All four 72° jet curves taken together form an eclipse diamond from their crossing. In figure three we can see that these relationships put the two 72° jet curves on the western side of the eclipse diamond under high pressure and the two 72° jet curves on the eastern side of the eclipse diamond under low pressure. This is very significant in this chart and it was a very persistent pattern for a long time this winter. It put a strong block over the west and a trough formation over the South West and the southern High Plains. This pattern allowed storms coming from southern California to pass over the mountains and reform over the middle of the continent. From there the usual track was across the Gulf coast and then up into New England. It also allowed the storm track in the west to form an unusual looping jet called an omega pattern by climatologists.
Figure 3 shows an omega pattern over the western states this winter. The 45° jet curves over the Gulf of Alaska bring down a low in the center of the Gulf of Alaska. The low-latitude low then encounters high- pressure coming from the two 72° jet curves on the western side of the eclipse diamond. One leg of these two crossing jet curves extends into the southern part of the East Pacific. The high associated with this jet curve often pushed northward along the coastal mountains and snaked into the western Great Basin to meet the northern leg of the other 72° jet curve in the PNW. With this surge of high-pressure to the north that linked the two 72° jet curves on the western side of the diamond, the low to the west over the middle of the Gulf of Alaska, dug south. The low in the middle of the Gulf of Alaska and the low of the coast of Southern California were locked in place by the long vertical blocking ridge along the western mountains. These relationships set up the omega pattern. In it the jet stream was directed by the strong high that was fixed over Vancouver Island. The jet stream surged to the north along around the high and then plummeted south around the northern side of the block over Vancouver Island.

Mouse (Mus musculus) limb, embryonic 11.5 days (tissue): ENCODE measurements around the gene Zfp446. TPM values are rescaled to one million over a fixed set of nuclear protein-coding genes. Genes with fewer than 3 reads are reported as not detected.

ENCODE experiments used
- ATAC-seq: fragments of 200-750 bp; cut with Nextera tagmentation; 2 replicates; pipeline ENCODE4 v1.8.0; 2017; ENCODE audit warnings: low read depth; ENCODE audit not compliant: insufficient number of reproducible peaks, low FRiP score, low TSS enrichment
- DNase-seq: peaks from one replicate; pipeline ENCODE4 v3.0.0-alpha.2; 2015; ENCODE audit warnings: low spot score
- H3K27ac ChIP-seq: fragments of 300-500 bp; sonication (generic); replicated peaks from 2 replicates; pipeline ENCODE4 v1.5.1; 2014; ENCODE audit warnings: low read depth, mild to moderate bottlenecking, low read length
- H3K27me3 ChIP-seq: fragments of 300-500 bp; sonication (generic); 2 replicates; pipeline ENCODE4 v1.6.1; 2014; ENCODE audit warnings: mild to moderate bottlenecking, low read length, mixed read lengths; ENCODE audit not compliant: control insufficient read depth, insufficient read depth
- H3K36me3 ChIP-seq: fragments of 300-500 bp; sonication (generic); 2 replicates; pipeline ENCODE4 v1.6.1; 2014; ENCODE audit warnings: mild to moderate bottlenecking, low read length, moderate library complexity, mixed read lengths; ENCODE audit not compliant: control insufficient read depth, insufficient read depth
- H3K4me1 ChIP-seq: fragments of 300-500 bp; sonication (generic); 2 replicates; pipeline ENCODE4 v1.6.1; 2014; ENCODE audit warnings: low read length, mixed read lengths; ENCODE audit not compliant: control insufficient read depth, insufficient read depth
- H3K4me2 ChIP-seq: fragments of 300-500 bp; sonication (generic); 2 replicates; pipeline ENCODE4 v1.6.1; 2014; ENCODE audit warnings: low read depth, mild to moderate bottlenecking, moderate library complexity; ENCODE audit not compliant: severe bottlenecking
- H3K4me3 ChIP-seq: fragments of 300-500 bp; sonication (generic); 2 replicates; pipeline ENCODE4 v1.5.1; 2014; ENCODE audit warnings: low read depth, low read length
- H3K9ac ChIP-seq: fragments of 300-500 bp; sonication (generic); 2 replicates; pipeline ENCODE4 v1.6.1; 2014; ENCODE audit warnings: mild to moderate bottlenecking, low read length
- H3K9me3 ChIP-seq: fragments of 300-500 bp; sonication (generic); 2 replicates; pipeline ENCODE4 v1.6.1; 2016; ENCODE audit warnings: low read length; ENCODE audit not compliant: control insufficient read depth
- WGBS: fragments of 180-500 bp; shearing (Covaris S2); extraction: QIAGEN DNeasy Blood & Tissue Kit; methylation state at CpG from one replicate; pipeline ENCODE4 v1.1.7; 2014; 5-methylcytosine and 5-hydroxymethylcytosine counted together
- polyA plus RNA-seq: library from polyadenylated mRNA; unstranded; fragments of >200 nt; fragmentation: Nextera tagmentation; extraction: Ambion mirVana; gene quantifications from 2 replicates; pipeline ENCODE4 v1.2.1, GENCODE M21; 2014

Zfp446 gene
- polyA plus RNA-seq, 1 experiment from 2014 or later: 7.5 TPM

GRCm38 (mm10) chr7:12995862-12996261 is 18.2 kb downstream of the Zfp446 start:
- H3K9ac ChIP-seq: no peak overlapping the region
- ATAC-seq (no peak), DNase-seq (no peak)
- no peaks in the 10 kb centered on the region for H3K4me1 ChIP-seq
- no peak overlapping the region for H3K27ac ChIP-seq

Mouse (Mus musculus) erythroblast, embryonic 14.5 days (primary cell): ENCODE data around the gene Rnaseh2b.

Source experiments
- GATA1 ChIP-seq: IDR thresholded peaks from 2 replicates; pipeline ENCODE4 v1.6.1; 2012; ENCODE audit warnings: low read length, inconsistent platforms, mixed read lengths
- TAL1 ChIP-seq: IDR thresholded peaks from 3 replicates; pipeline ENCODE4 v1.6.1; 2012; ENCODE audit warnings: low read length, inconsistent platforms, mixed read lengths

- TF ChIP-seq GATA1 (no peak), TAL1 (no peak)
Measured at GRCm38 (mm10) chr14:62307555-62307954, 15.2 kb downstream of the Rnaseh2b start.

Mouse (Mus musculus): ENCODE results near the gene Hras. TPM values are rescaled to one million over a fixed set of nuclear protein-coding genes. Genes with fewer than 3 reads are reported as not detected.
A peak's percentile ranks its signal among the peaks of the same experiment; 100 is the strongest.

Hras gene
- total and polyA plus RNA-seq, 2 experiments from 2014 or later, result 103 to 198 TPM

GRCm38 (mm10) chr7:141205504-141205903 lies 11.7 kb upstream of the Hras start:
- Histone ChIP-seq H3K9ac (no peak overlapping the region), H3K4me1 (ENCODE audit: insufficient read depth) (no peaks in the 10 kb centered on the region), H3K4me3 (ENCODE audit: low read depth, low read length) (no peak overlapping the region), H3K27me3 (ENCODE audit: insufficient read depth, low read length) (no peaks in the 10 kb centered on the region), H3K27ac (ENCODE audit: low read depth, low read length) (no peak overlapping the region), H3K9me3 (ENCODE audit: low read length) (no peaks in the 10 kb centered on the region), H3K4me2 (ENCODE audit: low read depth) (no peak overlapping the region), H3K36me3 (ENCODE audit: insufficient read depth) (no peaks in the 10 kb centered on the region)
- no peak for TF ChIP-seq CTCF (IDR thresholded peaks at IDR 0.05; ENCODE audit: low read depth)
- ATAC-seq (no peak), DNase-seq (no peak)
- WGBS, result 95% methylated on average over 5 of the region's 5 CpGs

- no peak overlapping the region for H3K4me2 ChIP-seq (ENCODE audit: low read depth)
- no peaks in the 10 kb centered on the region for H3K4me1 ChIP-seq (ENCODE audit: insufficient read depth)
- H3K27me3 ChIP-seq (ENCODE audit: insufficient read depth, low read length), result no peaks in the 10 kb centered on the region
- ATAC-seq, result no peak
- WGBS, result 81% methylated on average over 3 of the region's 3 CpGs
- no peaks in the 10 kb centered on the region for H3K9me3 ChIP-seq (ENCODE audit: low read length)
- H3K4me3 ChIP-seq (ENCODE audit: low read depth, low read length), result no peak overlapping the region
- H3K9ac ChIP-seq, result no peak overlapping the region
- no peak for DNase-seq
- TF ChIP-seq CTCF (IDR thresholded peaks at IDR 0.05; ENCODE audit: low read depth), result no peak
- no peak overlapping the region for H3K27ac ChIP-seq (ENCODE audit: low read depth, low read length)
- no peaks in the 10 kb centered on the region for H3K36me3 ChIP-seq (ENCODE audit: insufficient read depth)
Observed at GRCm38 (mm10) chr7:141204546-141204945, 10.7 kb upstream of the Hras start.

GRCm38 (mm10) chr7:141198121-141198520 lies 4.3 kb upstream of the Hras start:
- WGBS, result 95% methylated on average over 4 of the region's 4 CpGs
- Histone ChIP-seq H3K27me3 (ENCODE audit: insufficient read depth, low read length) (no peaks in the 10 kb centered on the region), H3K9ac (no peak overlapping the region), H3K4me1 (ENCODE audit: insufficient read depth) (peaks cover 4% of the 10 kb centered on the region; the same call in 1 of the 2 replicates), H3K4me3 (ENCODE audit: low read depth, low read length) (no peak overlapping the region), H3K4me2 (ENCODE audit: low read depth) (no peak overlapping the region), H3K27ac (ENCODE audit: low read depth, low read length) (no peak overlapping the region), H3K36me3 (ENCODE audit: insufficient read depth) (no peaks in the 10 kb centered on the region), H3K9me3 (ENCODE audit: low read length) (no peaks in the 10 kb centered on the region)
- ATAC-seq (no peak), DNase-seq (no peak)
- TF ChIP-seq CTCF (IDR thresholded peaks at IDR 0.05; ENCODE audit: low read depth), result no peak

Starting in the west and looking at the complete pattern, the jet stream moved north along a high pressure jet curve in the longitude of the Aleutian Islands. Then it moved south in the longitude of Hawaii along a low pressure 45° jet curve, then it veered north and east into western Canada. From there the high-pressure steered the jet once more to the south along the west Coast. Running south it turned east in the vicinity of Southern California. The whole motion formed a horseshoe or omega. This omega was the western formation of a very common climatic pattern that unfolded this winter. It could be seen in many daily charts at the 500mb level that a persistent high was centered just to the north of the crossing point of the two high-pressure 72° jet curves over the west. This pattern brought much rain to the south and dryness to the PNW.
In figure 4 the 45° and 22° jet curve lines for the eastern pair of eclipses are included in the chart. It can be seen that the western most 45° jet curve of the eastern pair is influenced to high-pressure values (blue). This curve supported a low latitude ridge off of the east coast in the vicinity of Bermuda. The eastern most 45° jet curve (red or low- pressure) is placed with its northern tip towards the Maritime Provinces. This placement supported the emergence of a low-pressure area linked to the Hudson Bay low, a seasonal feature of the winter northern hemisphere climate. The Hudson Bay low is represented by a large L over Hudson Bay. It can be seen that the Hudson Bay low is at the tip of the most easterly of the two 72° jet curves from the western pair of eclipse points. A strong low here dominated the continental regime. This teamed up with the off shore low-pressure area south of the Maritimes to enhance storm activity in the northeast. This pattern is represented by the trough formation over the Northeast.
The 22° jet curve in the mid Atlantic is aspected to high-pressure (blue). This high persistently linked to the high off of Bermuda creating a blocking pattern (blue horseshoe) that prevented the storm jet across the continent from exiting North America easily. The result was a persistent trough formation with a block to the south in the western Atlantic and a block at high latitudes in the mid Atlantic. These jet curve aspects were persistent as a result of unusual motions of the lunar node aspecting the eastern eclipse points during the winter months.